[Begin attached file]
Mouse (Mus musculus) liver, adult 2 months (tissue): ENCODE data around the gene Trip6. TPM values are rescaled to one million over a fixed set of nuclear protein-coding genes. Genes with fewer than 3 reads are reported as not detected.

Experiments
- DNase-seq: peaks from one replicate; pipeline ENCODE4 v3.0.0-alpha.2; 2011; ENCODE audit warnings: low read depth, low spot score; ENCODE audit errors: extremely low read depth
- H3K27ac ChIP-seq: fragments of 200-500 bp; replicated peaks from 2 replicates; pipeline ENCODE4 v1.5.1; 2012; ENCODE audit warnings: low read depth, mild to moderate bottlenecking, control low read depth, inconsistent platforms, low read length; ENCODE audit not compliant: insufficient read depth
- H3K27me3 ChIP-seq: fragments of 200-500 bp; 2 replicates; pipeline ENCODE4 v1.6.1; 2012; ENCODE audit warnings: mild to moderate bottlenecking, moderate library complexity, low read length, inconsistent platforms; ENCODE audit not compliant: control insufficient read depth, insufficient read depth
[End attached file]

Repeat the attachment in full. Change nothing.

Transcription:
Mouse (Mus musculus) liver, adult 2 months (tissue): ENCODE data around the gene Trip6. TPM values are rescaled to one million over a fixed set of nuclear protein-coding genes. Genes with fewer than 3 reads are reported as not detected.

Experiments
- DNase-seq: peaks from one replicate; pipeline ENCODE4 v3.0.0-alpha.2; 2011; ENCODE audit warnings: low read depth, low spot score; ENCODE audit errors: extremely low read depth
- H3K27ac ChIP-seq: fragments of 200-500 bp; replicated peaks from 2 replicates; pipeline ENCODE4 v1.5.1; 2012; ENCODE audit warnings: low read depth, mild to moderate bottlenecking, control low read depth, inconsistent platforms, low read length; ENCODE audit not compliant: insufficient read depth
- H3K27me3 ChIP-seq: fragments of 200-500 bp; 2 replicates; pipeline ENCODE4 v1.6.1; 2012; ENCODE audit warnings: mild to moderate bottlenecking, moderate library complexity, low read length, inconsistent platforms; ENCODE audit not compliant: control insufficient read depth, insufficient read depth